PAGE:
Facing the Fire
October 13, 2021 By Kendra Kincade
417 Squadron shares a rescue from British Columbia wildfires
Provincial and territorial authorities are the first to respond when a major natural disaster occurs in Canada. If they need help, they can ask the Canadian Armed Forces to come to the rescue. When the Canadian Armed Forces (CAF) respond to such a crisis, it is known as Operation LENTUS. But what happens when the CAF is responding to a natural disaster, such as a massive and powerful wildfire, and they themselves need rescuing? Whose job is that? They call in the search and rescue helicopter.
I sat down with Capt Andrew Johnson from the 417 Combat Support Squadron in Cold Lake, Alberta, to talk about his latest Op LENTUS experience with the fires out in British Columbia this past summer.
The 417 Squadron was called to British Columbia to assist provincial wildfire services and military personnel with airborne medical evacuation, and search and rescue, for the people fighting the fires. While deployed, they were also able to conduct daily training missions in the local area to expand their proficiency within mountain terrain, a valuable asset coming from Cold Lake, Alberta. The crews appreciate quite days with no calls, which means nobody is in trouble. As the sun was setting one evening, the crew of Capt Andrew Johnson, Capt Matt Rowe, Sailor First Class Andrew Clevland, and Corporal Andre-Luc Dube (439 Sqn Bagotville, Quebec) arrived back at their hotel, ready to call it a night, when suddenly the phone rang. They need to go back – people are trapped in the fire and need evacuation immediately.
Back at the base, the crew climbs into its red and yellow Griffon helicopter (which to me is akin to the horse that a knight and shining armour would ride), don their Night Vision Goggles (NVGs), and bring up the advanced software on their iPads that will help them navigate through the black, smoke-filled sky. “The iPad with Foreflight worked incredible with the hazard advisement on there,” Capt Johnson explains. “The technology we fly with now is incredible. I don’t think we could have done it without it.”
Armed with the small bit of information they were given, which amounted to a grid of latitudes and longitudes where they suspected the call came from, and that there were approximately six people caught in the fire, they set out with fierce determination – and perhaps a little excitement – that they were going to perform a rescue. This mission is what they spend hours and hours training for. They were ready.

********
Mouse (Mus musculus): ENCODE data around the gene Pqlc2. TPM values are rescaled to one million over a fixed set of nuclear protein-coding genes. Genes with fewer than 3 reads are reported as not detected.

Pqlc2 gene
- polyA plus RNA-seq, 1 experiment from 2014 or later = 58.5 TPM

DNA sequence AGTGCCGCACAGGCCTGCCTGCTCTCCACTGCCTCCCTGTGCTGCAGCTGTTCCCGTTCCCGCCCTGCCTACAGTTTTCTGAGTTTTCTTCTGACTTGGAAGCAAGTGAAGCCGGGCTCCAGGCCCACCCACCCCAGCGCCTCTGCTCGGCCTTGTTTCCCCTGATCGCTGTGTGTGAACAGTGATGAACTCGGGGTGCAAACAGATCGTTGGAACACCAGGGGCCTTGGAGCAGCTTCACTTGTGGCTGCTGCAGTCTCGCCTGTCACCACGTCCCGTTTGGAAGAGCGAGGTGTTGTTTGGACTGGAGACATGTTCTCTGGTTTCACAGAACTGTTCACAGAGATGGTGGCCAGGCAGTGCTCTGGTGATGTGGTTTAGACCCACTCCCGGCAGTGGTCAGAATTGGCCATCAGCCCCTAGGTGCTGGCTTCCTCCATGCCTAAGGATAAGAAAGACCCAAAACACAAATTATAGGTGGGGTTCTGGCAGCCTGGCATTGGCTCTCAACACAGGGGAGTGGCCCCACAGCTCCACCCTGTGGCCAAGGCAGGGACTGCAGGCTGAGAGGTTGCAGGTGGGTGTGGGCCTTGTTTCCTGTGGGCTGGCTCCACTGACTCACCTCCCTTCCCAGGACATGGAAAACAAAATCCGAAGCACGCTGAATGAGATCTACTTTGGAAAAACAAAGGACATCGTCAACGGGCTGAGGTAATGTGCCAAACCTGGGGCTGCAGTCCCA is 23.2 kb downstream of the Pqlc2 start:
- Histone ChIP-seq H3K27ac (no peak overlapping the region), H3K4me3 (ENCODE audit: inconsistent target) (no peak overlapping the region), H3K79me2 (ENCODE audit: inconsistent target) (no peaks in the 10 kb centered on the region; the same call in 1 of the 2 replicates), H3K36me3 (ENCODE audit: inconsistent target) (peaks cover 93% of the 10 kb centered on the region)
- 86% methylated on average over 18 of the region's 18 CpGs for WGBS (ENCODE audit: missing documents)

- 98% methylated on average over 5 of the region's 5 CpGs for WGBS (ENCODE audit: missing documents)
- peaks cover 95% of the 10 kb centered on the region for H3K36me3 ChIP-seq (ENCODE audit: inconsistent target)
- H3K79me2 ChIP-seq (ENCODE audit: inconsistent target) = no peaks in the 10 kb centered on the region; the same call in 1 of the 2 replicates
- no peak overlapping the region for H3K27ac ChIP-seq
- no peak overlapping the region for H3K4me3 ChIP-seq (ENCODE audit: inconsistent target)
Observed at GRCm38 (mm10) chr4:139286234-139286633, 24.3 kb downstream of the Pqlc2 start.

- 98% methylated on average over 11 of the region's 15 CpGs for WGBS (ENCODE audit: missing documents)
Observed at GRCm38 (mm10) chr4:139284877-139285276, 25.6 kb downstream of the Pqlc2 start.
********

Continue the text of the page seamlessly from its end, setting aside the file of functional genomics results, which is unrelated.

The crew navigated their way through the dark night, engulfed in smoke and flames rising as high as 200 feet in the air. Their NVGs allowed them to make out shapes, just enough to keep them going on the mission. Finally, they see movement. They can see homes through the flames. Capt Johnson is flying and finds an area large enough to land the helicopter. “It was absolute mayhem,” he explains. “Trucks with lights on driving around like crazy with water tanks in the back, embers falling down on the helicopter, smoke and flames absolutely everywhere. Fire 100 yards from the houses. There were six to seven people surrounded by fire trying to save their land.”
Sailor First Class Cleveland jumps form the helicopter and runs over to talk to the men and let them know help has arrived. They would be rescued. Capt Johnson waits in the helicopter to be ready to lift the full load up and out of the flames. But he is surprised to receive a radio call back from Sailor First Class Cleveland announcing the men won’t leave.
“While we were flying through the smoke, we were just thinking the whole time that we were going to save these people,” Capt Johnson explains. “We were so excited to find them and land – we are there to save them. It was a real eye-opener… They just didn’t want to go.
“We called for orders and were told to do all we could and then get to safety. We made sure there was nobody willing to be rescued and, after doing everything we could to get the men out, we had to leave,” he continues. “We flew around the area searching for anyone else who may have been out there and wanted to get out, but we couldn’t find anyone.” A little defeated, they returned home.
When I asked if they ever found out what happened to the men they had tried to rescue, Capt Johnson replies, “The best advice I received was that I would do myself a favour if I don’t look into it.”
I asked Capt Johnson if he considered himself to be brave, flying through terrifying conditions, putting his life at risk to save others. “In Cold Lake, we train for these situations. During the operation, we were ready. We train for it. We felt confident. We were talking through the entire operation keeping an eye on the deteriorating weather, talking about our location, talking about the minimums.” Then with a gentle smile on his face, showing the passion for his work, Capt Johnson says, “It’s probably one the spiciest things that I have ever done – the most exciting for sure.” | H